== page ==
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Ethereum is best blockchain to build crypto-project with DAO?

17 Jun 2022 By : Abhinav Nagar
Southeast Asia’s Lar


Ethereum’s dominance as the blockchain of choice for days remains strong, but there is a case being made for other chains which may be better suited.

The crypto community and industry have chosen Ethereum as the chain of choice for most blockchain-based decentralized applications (DApps), but other chains may be better suited to handle the workload for decentralized autonomous organizations (DAOs).

Technical advantages and cheaper transactions have yet to become a major pull factor from EthereumVirtual Machine (EVM) chains. EVM compatibility enables a network to use Ethereum's security features.

Ethereum and its compatible chains have a clear advantage in the number of DAOs compared to any other. They house more than 4,200 DAOs and protocols requiring governance participants according to data from blockchain voting platform Snapshot.

Comparatively, the Solanaecosystem has only 140, and Cardano has 10 DAOs, according to the ecosystem tracker Cardano Cube and Polkadot Substrate says it has just eight. This is not to discount the fact that among the top 10 DAOs by the number of decisions made over the past seven days, DAO tracker DeepDAO shows that three are based on Solana.

Ethereum’s leg up over the rest may be due to simple yet practical reasons, according to  DAO tracker Deep DAO CEO Eyal Eithcowich in response to a media source. He attributes Ethereum’sdominance to the fact that it is “the chain where the DAO movement started.”

“More importantly, Ethereum is the most mature ecosystem in terms of tools for starting and managing all facets of DAOs, mostly financial but not only. This may change as other chains grow in popularity.”

On the other hand, he pointed to high gas fees as a shortcoming of Ethereum. He added that Solana allows DAOs to make fast and cheap transactions, “But, again, the supporting features and tools in the ecosystem are less robust.”

Solana is best known for its lightning-fast and inexpensive transactions. Solana’s scalability ensures that all transactions remain under $0.01, and transaction speeds are as quick as 400 milliseconds per block.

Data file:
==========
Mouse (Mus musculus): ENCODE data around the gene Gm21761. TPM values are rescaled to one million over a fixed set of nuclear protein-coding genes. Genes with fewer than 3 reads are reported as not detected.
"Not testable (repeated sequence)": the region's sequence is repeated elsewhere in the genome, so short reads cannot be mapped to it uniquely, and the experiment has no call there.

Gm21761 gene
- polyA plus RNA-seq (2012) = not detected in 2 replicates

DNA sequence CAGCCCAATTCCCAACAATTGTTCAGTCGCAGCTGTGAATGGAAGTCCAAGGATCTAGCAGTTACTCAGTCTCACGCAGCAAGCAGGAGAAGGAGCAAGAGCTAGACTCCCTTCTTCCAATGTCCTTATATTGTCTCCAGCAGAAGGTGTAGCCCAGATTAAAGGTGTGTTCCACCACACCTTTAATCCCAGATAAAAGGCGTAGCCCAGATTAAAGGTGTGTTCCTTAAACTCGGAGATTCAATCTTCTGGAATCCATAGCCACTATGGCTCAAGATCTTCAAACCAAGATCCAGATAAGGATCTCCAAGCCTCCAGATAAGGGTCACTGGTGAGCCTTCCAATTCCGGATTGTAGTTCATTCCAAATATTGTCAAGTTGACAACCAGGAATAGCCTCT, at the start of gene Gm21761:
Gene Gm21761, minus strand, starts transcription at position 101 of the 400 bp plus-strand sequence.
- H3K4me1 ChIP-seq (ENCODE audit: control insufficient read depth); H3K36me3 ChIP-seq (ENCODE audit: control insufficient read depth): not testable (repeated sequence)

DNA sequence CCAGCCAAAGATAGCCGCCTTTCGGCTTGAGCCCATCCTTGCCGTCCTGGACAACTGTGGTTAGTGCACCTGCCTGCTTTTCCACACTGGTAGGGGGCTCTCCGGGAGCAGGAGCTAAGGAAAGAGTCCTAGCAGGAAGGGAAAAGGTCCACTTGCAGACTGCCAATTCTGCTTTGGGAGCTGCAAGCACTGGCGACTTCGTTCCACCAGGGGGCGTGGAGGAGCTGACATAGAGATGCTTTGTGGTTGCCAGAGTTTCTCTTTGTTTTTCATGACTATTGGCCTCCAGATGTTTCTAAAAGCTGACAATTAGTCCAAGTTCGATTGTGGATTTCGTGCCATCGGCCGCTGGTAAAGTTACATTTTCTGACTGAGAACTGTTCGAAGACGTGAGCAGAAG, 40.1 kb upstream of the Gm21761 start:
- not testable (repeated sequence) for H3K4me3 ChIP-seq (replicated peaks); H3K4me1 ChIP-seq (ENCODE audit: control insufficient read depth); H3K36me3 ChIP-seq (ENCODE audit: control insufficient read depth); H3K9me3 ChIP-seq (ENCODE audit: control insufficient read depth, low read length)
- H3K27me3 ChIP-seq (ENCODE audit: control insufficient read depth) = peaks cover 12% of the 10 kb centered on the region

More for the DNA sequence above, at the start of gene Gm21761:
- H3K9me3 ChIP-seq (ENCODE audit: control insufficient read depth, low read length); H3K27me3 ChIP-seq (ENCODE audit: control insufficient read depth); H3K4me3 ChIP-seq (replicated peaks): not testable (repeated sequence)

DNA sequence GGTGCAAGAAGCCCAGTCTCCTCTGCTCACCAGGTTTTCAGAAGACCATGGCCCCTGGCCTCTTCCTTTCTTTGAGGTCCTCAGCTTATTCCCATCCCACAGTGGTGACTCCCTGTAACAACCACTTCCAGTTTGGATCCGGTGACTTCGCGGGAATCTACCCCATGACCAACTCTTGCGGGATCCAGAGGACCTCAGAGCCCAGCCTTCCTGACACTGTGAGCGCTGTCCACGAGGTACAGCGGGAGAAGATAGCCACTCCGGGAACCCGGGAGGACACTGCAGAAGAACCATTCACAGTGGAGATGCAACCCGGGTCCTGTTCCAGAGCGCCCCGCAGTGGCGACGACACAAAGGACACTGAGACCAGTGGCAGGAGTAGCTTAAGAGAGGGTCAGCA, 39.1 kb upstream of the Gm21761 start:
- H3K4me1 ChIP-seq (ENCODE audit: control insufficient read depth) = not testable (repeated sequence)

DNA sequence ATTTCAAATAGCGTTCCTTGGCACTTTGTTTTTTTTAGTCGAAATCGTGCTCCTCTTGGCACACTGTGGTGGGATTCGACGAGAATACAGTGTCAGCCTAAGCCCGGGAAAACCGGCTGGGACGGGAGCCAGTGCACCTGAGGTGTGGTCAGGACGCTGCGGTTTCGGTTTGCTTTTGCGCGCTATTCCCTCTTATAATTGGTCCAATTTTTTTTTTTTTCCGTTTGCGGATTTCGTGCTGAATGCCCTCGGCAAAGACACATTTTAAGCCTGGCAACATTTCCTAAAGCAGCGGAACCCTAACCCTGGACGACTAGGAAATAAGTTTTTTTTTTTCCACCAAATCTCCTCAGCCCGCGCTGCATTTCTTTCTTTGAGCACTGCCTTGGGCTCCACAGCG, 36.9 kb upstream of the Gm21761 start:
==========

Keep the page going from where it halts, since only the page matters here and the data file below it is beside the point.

Ethereum can only process about 13 to 15 transactions per second. Since the Ethereum main net lacks scalability, L2 Scaling solutions like Polygon, Validium, and rollups have been implemented. Additionally, once ETH evolves Vitalik mentioned that transaction speeds could increase to as much as 100,000 transactions per second, while still maintaining the same level of security.

Additionally, Solana has become vulnerable to infrequent network outages.

The co-founder of the non-fungible token (NFT) game on the EOSIO-based WAX network Alien Worlds, Saro McKenna, told a media source last week that she believes EOSIO is better for buildings.

In her view, Ethereum is too expensive for voting purposes and was designed to be a “general-purpose blockchain” to handle any number of different tasks. This contrasts with EOSIO, which McKenna said: “was partly built for the purpose of DAOs.”

“The EOSIO codebase is extremely powerful, allowing for layered multitasking permissions and dynamic collection election mechanisms that are critical for DAOs to function properly.”

Gas fees have long been an issue for Ethereum users, but in March, fees were at their lowest levels since last August.

In 2016, a DAO raised a record US$150million in crowdfunding to fund the project. The DAO was exploited in June 2016 when US$ 50 million of DAO tokens were stolen by an unknown hacker. The event sparked a debate in the crypto-community about whether Ethereum should perform a contentious "hard fork" to reappropriate the affected funds. This resulted in the network splitting into two blockchains: Ethereum with the theft reversed and Ethereum Classic which continued on the original chain. The hard fork created a rivalry between the two networks. After the hard fork, Ethereum subsequently forked twice in the fourth quarter of 2016 to deal with other attacks.

However, CEO of blockchain consulting firm Koinos Andrew Levine had pointed criticisms of EOSIO which could explain why it falls short of Ethereum’s rate of adoption. In February, he wrote that while EOS transactions are virtually feeless, there is an account creation fee. Furthermore, holding coins on an account is fairly complicated compared to Ethereum:

“The EOS database is built on something called memory-mapped files,’ another vestige of the Steem design, an important consequence of which is that it is designed to use the most expensive form of storage possible: random-access memory.”


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